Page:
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Wine SpectatorWine Spectator

Wine Spectator November 15, 2016

Wine Spectator rates over 15,000 wines per year, in every price range, to fit every occasion. Read about the world's great wineries and winemakers and visit restaurants with outstanding wine lists. Plus, each issue features delicious recipes and pairs them with the perfect wines.

Country:
United States
Language:
English
Publisher:
M Shanken Communications
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$59.95
15 Issues

IN THIS ISSUE

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winespectator.com

Visit www.winespectator.com/111516 to find links to all of the fol-lowing resources.with out lineoriginalno out lineno dropshadowFree resources for all our WineSpectator.com readers:LOOKING BACK ON 40 YEARS In our website companion to this 40th anniversary issue, you’ll find mobile-friendly photo galleries, a Q&A with editor and publisher Marvin R. Shanken about Wine Spec-tator’s history and its role in the development of American wine cul-ture, and more than 20 videos with leading winemakers of the past four decades. Historic clips feature André Tchelistcheff and Ernest and Julio Gallo, along with “How to Describe Wine” (circa 1983). Plus, Shanken describes his most memorable Wine Experience. Find it all at www.winespectator.com/anniversary/home.NEW YORK WINE EXPERIENCE Join us Oct. 20 to 22 for this year’s great lineup of tastings and seminars. Our full coverage of the…

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feedback

A Look BackIt was a pleasure reading the story of the emerging wine market for Portuguese wines (“Breaking the Mold,” Aug. 31). Around 1917, my mom and dad emigrated to the Boston area from the Portuguese island of San Miguel. I was born in 1928, in Cambridge, Mass. Your article reminded me of the wonderful times my wife and our kids have visited the mainland, Madeira and the Azores. The people are sweet, and I am very proud to share that heritage with my children and grandkids.Joe PerrySan FranciscoSky’s the LimitI read the July 31 issue about Robert Mondavi not just for insight into the man and his winery, but for insight into Napa’s history. After reading the corresponding letters in the Sept. 30 issue, I thought with your…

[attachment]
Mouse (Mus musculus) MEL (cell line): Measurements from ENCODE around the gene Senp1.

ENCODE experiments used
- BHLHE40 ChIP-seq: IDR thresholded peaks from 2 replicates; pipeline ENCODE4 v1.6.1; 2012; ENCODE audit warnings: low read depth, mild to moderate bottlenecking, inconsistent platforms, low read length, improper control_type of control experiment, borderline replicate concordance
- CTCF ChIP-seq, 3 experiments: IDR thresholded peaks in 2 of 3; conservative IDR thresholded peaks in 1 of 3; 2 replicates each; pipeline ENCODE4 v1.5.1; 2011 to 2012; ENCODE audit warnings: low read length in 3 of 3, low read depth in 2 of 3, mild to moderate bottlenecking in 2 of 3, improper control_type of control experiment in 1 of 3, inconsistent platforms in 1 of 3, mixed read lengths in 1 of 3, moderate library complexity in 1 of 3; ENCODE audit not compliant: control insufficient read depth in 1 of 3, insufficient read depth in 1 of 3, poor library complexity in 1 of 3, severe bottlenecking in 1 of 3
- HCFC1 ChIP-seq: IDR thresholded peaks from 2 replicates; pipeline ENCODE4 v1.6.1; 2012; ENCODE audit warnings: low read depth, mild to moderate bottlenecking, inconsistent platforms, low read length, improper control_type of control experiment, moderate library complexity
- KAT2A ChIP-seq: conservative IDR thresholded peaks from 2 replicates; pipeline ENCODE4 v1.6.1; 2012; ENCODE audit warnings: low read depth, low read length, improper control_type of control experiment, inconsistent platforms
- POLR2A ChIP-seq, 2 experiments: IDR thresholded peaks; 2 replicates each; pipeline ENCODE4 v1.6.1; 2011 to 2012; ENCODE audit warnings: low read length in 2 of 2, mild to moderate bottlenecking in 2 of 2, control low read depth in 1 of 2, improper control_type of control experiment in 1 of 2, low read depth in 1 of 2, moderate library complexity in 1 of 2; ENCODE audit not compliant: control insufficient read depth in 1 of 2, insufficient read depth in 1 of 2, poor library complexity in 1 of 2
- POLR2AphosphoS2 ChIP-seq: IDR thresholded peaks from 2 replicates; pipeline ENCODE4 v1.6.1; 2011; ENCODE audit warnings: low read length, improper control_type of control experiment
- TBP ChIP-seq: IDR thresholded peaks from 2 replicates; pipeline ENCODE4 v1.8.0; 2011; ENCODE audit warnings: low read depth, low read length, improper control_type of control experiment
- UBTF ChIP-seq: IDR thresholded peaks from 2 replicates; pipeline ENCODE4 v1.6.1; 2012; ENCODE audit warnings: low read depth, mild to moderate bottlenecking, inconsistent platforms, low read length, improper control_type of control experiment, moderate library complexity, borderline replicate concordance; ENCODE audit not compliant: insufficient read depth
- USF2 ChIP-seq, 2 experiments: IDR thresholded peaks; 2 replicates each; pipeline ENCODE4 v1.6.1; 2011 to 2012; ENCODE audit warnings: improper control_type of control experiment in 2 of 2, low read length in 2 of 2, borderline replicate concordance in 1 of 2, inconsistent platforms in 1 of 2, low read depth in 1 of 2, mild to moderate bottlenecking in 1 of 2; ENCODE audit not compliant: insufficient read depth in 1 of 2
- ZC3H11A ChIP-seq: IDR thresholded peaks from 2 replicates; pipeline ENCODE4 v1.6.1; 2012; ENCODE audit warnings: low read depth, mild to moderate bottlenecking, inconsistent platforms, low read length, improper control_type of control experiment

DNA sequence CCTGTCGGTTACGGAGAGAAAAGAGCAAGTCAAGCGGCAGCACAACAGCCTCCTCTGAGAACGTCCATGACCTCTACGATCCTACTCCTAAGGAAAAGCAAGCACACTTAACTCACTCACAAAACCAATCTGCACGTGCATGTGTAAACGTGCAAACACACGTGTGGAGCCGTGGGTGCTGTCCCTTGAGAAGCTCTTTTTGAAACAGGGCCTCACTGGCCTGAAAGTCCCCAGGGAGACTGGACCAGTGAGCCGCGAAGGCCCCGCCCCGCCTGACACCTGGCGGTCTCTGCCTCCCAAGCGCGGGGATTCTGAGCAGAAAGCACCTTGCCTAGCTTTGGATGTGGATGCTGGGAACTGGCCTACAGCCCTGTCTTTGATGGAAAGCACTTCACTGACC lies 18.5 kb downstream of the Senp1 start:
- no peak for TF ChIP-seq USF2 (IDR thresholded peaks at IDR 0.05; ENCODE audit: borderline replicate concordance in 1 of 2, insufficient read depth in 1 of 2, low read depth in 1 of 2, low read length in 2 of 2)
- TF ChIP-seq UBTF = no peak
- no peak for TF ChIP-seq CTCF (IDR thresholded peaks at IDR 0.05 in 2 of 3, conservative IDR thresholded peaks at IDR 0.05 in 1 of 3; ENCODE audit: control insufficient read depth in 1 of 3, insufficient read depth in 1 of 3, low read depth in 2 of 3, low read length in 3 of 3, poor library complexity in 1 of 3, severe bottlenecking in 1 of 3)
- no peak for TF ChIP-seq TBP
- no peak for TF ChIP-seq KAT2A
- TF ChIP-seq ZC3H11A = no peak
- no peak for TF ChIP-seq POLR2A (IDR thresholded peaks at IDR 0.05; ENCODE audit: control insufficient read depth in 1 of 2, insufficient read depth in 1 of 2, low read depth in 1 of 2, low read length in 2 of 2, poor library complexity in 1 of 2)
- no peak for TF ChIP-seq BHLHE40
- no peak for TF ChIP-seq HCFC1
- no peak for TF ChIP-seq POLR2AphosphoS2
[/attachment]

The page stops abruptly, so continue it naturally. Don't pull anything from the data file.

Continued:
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cans crack wine’s glass ceiling

Makers of canned wine tout its versatility and single serving size.Underwood’s canned line of Pinot Noir (DAVID REAMER)Most wine lovers don’t typically think of popping open a can of Pinot, but as winemakers and merchants compete for younger consumers, some are finding success by opting for aluminum over glass. According to Nielsen data of off-premise sales published in July, canned wine sales in the United States grew 125.2 percent in value in the 52 weeks ending June 18, 2016, with sales of $14.5 million, up from $6.4 million the previous year.Though consumers have been trying sparkling wine in cans for over a decade, canned table wines also found their place in the past year. “When we first launched [cans, in 2011], there was definitely consumer resistance,” said Ben Parsons, owner…

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margrit biever mondavi

Napa’s Ultimate AmbassadorMargrit Biever Mondavi (COURTESY OF ROBERT MONDAVI WINERY ARCHIVES)Margrit Biever Mondavi, one of America’s leading wine ambassadors, died at her Napa Valley home on Sept. 2 of cancer. She was 91. Alongside her husband, Robert Mondavi, Margrit helped promote California wine in its infancy. A presence in her own right, she was known for her charm and intellect, creating a warm atmosphere for visitors that inspired other wineries to do the same. The example she set established Robert Mondavi Winery as a showpiece for Napa wines during the 1970s and 1980s. She was also instrumental in guiding Napa’s cultural awakening, helping to shape the region into the thriving center of wine, food and art it is today.When she arrived in Napa in the 1960s, the area was better…

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greg walter

Greg Walter (FACEBOOK) Greg Walter, whose career in wine and publishing spanned 36 years, including working as president of Wine Spectator and then founding the newsletter The Pinot Report, died at his home Sept. 1 in Yountville, Calif. after a long battle with cancer. He was 58.Walter was studying journalism at San Diego State University in the late 1970s and working a part-time job as assistant manager at a liquor store when his boss showed him a help-wanted ad for a fledgling newspaper called The Wine Spectator. His wine-writing career flourished with the publication, as it grew from a small newspaper in San Diego into the benchmark consumer magazine for American wine lovers. He was a keen student of wine, a good writer and a skilled editor, taking pleasure in…

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vernon singleton

Vernon Singleton, a professor at the University of California, Davis, who laid the groundwork for the study of phenolics, died Aug. 26 of complications from a fall. He was 93.Singleton’s research has helped generations of winemakers around the world better understand the chemistry involved in winemaking. “Because of him, [today’s winemakers] appreciate the significance of phenolic compounds [the large group of organic chemical compounds that affect the taste, color and texture of wine] in the production, aging and flavor of wine,” said Carole Meredith, former U.C., Davis, professor and proprietor of Napa winery Lagier Meredith.Born in Oregon, Singleton joined U.C., Davis’, department of viticulture and enology in 1958. In a career spanning four decades, he authored more than 220 papers and four books, including the classic Wine: An Introduction…

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